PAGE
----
Karl Jaspers made a monumental impact on both psychiatry and philosophy, though he remains unjustly neglected in the English-speaking world. He also suffered from an incurable illness. His description of how he dealt with this fact makes for inspiring reading:
One basic fact of my existence qualified all the decisions of my life: I was organically ill from childhood on (bronchiectasis and cardiac decompensation). I was eighteen ... when the correct diagnosis was made .... I read a treatise by Rudolf Virchow which described my ailment in every detail and gave the prognosis: in their thirties at the latest, these patients die of pyemia. I realized what mattered in treatment. I slowly learned the procedures, partly inventing them myself. They could not be carried out properly if I led the normal life of the healthy. If I wished to work, I had to risk what was harmful; if I wished to go on living, I had to observe a strict regimen and to avoid what was harmful. My existence passed between these poles. Frequent failures, by allowing fatigue to poison the body, were inevitable, and every time recovery was essential. The point was not to let concern about my illness turn the illness into the sum and substance of life. My task was to treat it properly almost without noticing it, and to keep working as if it did not exist. I had to adapt everything to it, without giving up to it. Time and again I made mistakes. The exigencies arising from my illness touched every hour and affected all my plans.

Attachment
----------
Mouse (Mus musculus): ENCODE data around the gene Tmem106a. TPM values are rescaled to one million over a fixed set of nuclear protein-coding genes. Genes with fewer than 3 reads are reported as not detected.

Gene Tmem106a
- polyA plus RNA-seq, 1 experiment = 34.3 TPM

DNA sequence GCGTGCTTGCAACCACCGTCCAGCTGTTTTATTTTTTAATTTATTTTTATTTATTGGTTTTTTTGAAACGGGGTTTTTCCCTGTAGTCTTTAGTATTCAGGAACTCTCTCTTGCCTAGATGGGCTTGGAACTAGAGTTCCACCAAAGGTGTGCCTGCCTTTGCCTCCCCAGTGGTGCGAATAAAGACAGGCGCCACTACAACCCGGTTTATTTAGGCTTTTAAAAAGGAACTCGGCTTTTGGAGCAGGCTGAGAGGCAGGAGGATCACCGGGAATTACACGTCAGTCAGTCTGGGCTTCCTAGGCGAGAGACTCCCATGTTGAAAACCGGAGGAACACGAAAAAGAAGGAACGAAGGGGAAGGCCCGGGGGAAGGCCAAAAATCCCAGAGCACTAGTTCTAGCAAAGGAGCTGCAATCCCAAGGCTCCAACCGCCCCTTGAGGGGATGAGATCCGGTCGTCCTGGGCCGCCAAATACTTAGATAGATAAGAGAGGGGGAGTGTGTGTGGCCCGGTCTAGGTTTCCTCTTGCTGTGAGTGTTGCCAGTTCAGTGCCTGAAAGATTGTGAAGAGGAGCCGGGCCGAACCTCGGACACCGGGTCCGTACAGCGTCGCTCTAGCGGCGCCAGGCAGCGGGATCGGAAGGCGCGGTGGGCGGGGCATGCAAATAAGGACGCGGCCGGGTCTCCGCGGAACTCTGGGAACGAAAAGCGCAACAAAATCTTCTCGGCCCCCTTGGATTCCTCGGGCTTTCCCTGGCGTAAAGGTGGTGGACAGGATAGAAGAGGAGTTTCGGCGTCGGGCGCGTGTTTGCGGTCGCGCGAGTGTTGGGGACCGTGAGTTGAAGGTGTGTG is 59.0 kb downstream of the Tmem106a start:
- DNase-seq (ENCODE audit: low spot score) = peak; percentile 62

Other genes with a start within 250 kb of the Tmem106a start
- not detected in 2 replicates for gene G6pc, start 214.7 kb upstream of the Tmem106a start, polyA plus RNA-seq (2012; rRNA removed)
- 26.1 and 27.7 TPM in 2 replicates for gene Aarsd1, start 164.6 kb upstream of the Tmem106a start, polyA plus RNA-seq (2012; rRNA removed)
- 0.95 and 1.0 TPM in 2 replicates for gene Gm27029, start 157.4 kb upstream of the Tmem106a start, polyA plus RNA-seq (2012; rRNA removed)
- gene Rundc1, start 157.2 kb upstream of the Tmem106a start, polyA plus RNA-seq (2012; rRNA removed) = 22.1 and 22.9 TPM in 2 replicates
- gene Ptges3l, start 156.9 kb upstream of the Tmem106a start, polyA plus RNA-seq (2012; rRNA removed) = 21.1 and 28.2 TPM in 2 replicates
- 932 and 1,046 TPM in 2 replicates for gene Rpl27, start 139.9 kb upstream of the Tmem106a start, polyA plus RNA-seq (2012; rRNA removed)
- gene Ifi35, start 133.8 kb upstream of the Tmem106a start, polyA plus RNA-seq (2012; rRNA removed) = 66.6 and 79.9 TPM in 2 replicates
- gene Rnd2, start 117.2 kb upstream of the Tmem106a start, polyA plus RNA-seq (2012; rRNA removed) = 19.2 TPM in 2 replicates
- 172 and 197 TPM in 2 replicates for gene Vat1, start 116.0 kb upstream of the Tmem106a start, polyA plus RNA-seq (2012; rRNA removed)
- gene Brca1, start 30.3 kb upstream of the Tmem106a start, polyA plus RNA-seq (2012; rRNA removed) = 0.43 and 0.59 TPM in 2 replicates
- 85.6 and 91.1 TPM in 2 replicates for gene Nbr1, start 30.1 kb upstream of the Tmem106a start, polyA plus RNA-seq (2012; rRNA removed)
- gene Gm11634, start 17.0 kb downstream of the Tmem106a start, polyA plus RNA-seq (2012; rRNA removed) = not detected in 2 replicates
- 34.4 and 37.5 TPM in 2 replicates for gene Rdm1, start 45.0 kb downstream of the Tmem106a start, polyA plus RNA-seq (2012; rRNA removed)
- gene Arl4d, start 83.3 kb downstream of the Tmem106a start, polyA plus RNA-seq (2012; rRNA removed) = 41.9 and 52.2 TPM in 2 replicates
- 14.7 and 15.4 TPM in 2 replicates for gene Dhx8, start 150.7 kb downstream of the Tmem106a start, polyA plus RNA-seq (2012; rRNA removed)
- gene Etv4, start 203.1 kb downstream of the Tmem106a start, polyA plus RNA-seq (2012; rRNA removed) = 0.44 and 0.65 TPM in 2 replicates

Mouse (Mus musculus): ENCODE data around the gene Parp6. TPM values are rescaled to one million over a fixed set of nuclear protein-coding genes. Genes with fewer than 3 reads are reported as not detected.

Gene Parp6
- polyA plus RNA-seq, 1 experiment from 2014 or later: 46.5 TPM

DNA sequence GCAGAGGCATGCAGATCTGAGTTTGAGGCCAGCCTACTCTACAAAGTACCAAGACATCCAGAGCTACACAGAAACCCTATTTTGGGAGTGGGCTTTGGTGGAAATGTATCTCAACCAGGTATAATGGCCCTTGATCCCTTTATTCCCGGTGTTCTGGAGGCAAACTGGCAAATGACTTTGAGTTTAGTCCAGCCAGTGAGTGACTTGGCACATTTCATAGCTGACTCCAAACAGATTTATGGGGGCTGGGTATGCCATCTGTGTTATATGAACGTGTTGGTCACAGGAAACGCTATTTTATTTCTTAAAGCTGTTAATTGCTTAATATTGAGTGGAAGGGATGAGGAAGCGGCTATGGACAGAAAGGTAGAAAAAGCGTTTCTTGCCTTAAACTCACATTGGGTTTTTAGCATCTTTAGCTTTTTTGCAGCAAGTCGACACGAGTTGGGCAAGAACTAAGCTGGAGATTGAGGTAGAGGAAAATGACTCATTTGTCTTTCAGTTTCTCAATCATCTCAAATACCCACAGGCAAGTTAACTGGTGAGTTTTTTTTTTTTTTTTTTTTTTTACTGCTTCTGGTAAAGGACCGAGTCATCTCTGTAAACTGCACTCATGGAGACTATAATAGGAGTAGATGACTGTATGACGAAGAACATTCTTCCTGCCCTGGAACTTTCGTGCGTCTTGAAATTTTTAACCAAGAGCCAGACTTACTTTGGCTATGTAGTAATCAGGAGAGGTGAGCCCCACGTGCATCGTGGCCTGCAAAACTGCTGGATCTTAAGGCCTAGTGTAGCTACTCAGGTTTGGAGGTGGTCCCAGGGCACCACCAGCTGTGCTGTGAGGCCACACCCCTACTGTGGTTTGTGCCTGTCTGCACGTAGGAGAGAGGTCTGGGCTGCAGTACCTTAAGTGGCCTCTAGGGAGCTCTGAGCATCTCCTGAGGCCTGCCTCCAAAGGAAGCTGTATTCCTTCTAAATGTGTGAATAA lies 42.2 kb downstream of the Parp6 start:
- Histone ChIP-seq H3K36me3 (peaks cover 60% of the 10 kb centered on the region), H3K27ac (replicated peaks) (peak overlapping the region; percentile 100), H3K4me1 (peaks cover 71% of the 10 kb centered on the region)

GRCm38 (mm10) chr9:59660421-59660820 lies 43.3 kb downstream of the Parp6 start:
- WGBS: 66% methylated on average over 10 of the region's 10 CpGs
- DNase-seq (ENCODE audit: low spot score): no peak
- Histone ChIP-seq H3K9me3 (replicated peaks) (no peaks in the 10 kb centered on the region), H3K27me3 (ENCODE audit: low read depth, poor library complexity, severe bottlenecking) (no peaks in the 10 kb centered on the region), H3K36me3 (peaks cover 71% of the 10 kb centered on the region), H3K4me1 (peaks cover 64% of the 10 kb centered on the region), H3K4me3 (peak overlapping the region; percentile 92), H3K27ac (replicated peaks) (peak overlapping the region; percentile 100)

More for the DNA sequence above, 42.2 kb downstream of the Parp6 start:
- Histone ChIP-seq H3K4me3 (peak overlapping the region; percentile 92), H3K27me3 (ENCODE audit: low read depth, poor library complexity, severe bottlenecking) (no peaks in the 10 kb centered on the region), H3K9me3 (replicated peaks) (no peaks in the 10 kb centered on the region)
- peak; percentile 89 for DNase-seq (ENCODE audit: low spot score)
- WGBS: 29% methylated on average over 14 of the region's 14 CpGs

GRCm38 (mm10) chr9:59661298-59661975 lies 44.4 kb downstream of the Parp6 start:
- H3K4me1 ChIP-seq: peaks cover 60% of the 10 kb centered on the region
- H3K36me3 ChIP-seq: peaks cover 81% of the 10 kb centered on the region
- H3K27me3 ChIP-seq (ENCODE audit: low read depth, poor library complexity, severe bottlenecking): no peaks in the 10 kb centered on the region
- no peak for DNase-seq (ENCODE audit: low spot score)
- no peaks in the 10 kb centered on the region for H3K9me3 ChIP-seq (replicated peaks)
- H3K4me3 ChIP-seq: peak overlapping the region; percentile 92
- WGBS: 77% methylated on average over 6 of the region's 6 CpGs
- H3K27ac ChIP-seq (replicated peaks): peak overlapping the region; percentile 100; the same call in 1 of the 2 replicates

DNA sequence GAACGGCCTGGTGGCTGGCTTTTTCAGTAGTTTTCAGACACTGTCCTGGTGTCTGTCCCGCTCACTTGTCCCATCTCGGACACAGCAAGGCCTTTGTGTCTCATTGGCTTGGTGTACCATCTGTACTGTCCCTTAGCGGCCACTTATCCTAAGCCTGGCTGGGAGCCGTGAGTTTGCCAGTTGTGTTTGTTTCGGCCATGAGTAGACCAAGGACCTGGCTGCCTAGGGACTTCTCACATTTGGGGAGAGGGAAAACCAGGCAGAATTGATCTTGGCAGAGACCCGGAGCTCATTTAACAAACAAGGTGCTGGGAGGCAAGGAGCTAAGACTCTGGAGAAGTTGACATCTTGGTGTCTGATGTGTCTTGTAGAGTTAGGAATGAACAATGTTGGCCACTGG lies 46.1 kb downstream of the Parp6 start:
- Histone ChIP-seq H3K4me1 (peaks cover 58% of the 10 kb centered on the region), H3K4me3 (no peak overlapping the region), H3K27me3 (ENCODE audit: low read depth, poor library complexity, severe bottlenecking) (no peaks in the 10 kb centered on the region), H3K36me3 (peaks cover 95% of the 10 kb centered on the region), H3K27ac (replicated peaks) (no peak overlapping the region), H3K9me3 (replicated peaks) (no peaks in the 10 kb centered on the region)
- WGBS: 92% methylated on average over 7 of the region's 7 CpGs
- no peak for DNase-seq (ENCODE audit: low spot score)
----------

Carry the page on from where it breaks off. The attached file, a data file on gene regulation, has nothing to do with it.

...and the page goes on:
— Karl Jaspers, 'Philosophical Autobiography'
Although we shall never know whether his methods can account for it, Jaspers exceeded medical expectation by about half a century, dying at the age of 86 in 1969. There are some affecting images by Thomas Hoepker that show the retort stand Jaspers used to hold his books so that he could continue reading during his periods of fatigue.